IT HAS been over a year now since Henry Kissinger's premature "peace is at hand" statement, and peace in Indochina still is not at hand. In Vietnam alone, 50,000 people have been killed and 50,000 wounded since last January's cease-fire, according to General Thieu's figures. Another 100,000 political prisoners fill Thieu's jails, according to Amnesty International--Vietnamese sources put the figure at twice that. South Vietnamese jails are full of prisoners who are beaten, tortured, and kept in cells too small to move around in from which they emerge crippled for life. It is the sort of thing at which Nguyen Van Thieu is a pro.
He'd be a lot less of a pro, though, without the United States. Last year, the U.S. paid over 70 per cent of his budget in direct aid. Thieu used this money and other American assistance--weapons and advice--for repression and war.
This year the Nixon administration asked Congress for $2.5 billion to help Thieu some more. About 76 per cent of this would serve as direct aid to Thieu's army, and various senators have found other concealed aid.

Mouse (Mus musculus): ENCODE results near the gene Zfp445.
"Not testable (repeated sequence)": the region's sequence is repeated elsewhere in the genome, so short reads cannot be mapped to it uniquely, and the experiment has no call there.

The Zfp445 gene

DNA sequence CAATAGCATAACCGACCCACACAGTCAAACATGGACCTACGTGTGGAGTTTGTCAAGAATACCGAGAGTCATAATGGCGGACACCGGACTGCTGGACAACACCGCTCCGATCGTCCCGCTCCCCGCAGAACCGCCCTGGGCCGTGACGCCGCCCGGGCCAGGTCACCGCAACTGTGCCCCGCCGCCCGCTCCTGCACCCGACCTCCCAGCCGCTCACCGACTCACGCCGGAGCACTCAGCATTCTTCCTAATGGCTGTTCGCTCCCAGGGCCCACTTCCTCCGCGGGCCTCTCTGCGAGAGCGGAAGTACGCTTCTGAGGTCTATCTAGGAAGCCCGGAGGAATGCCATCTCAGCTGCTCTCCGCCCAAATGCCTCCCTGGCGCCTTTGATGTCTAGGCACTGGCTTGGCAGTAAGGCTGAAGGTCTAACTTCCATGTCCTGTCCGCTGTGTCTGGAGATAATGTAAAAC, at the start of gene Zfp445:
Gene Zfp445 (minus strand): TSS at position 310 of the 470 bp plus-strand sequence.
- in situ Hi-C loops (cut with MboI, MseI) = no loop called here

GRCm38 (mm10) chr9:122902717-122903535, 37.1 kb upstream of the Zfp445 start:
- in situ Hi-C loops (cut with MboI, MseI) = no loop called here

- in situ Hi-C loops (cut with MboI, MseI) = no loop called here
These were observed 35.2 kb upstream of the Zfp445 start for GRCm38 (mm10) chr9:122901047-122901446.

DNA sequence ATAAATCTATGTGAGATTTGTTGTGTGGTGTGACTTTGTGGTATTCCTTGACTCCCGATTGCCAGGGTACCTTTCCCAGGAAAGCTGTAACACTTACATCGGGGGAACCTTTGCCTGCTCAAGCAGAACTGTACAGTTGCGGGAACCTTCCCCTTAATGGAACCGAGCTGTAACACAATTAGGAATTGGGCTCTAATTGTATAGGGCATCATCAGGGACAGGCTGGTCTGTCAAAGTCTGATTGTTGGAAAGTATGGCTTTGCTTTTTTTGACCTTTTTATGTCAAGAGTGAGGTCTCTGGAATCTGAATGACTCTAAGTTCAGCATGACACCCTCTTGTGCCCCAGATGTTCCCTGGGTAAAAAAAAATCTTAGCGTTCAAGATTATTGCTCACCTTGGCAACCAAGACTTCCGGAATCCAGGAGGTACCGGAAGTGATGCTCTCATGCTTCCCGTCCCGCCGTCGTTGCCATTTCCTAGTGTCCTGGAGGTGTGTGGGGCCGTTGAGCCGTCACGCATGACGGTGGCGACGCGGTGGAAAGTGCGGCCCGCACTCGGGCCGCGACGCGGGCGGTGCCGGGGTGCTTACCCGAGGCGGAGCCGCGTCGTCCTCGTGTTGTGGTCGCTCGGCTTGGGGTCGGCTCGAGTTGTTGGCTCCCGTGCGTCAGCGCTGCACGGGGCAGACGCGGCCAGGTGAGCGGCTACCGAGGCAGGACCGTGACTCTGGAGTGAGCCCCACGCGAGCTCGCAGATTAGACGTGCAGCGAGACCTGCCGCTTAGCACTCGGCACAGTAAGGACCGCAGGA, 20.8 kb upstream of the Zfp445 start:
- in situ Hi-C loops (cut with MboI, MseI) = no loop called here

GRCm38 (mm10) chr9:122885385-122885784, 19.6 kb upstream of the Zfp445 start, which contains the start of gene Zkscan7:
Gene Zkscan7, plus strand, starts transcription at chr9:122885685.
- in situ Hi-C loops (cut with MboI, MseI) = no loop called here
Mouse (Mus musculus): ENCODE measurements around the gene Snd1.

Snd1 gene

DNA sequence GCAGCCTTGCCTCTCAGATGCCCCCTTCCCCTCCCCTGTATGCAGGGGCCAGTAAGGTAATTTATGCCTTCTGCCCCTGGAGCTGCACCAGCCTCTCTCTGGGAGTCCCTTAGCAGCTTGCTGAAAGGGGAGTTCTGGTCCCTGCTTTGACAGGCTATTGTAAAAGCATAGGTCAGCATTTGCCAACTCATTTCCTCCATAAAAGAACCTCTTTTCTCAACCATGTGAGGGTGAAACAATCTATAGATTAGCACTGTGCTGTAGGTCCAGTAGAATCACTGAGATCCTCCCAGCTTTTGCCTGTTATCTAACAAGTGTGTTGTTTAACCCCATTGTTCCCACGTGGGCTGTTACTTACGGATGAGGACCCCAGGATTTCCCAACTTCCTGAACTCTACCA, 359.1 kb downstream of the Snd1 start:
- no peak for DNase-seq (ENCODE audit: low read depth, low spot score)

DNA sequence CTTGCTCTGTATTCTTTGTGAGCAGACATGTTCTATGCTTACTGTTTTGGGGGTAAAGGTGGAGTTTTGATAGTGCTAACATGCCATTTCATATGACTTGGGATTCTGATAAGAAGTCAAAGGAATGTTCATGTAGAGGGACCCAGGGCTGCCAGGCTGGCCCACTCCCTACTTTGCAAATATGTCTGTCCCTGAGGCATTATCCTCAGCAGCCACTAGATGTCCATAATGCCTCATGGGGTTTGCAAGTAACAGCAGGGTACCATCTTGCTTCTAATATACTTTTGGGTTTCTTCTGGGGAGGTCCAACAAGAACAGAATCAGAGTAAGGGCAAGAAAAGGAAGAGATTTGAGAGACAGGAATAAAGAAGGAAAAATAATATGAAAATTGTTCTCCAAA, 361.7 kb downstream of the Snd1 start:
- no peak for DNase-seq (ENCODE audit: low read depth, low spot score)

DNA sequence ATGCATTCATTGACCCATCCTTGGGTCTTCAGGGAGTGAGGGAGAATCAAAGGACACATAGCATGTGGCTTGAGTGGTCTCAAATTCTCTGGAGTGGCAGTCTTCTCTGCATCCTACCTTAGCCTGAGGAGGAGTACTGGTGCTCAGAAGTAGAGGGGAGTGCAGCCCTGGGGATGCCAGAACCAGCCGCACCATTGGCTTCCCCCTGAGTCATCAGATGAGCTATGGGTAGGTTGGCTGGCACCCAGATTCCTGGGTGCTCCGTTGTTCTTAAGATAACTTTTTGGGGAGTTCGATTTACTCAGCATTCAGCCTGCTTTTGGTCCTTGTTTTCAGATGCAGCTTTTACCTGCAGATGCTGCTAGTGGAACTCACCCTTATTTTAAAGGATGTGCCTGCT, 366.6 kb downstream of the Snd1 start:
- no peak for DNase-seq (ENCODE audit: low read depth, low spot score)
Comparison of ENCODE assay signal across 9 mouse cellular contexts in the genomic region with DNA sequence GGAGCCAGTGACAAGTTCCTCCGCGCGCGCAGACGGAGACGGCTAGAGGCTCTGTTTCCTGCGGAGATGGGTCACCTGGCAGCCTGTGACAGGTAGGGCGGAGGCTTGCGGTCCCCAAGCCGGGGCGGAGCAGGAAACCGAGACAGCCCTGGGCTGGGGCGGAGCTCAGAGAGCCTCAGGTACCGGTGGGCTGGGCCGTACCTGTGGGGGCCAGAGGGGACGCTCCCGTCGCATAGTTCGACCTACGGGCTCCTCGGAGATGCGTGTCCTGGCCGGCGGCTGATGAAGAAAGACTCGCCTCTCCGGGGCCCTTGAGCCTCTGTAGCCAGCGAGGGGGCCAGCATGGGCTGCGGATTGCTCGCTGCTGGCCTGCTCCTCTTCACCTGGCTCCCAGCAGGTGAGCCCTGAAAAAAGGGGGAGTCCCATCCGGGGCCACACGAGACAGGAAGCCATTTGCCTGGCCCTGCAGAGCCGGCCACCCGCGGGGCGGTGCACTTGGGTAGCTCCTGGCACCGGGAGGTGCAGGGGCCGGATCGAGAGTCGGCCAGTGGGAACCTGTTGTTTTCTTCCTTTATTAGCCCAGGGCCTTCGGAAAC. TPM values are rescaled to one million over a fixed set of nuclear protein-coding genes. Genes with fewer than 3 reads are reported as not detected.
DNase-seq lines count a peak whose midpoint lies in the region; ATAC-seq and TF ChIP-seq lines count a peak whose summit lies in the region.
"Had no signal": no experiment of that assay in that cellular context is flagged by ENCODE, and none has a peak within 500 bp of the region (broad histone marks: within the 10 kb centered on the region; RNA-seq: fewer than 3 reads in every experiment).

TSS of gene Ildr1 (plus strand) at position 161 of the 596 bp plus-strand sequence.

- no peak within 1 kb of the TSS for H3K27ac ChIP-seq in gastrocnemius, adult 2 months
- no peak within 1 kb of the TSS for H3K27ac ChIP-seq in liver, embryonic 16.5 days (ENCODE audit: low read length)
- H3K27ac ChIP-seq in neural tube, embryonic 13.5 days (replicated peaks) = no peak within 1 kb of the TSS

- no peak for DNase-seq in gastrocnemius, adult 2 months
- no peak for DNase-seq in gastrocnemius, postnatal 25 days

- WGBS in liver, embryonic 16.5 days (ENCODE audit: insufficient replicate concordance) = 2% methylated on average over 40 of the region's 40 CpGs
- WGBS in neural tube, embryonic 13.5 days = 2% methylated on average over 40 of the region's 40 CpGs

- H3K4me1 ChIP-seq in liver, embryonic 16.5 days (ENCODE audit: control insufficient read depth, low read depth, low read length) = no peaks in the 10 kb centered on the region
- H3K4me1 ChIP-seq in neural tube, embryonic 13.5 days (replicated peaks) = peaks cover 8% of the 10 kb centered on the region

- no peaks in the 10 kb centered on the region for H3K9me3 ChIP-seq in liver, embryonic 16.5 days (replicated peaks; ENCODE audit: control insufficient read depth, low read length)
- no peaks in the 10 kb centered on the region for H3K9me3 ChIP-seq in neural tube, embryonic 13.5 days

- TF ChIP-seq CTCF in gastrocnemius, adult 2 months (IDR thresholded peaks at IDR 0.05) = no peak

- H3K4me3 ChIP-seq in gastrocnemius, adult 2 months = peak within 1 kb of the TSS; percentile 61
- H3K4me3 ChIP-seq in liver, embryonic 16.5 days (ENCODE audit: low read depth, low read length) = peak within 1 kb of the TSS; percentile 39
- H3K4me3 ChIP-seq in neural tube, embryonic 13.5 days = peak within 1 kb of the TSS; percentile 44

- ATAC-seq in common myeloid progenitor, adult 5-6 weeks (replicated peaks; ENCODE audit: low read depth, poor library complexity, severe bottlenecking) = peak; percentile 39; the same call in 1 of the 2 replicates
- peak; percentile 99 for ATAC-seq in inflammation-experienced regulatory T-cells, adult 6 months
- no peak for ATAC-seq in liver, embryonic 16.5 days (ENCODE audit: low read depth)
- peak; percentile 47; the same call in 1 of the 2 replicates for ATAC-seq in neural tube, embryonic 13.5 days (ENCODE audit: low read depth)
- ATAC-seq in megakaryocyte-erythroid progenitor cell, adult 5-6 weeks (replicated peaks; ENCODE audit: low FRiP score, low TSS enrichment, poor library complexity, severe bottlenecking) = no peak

This foreign aid budget is not final yet, but Congress is working on it now. The Senate has passed an authorization--which Nixon will be happy to use--but not an appropriation. Senators and congressmen--if not the dike bomber himself--are likely to listen to letters and telegrams from their constituents, especially about the most blatantly reprehensible forms of aid to Thieu. For example, Sen. Edward Brooke (R -Mass.) often votes for aid to Thieu, but Brooke's office says he will support an amendment--now in committee--to prohibit aid to Thieu's prisons.
Such support is welcome--clearly the United States should stop paying people to shove bottles up political prisoners's vaginas--but not enough. All American aid to Thieu--as well as to dictators in Greece, Korea, Chile, and around the world--should be cut off. The United States owes the Vietnamese people reparations, but that is not what Thieu uses his money for. He uses it--sometimes in defiance of the purpose for which it was earmarked--to continue the war and the repression his war's being fought to maintain.
Write to your representatives. Tell them that Indochina still matters.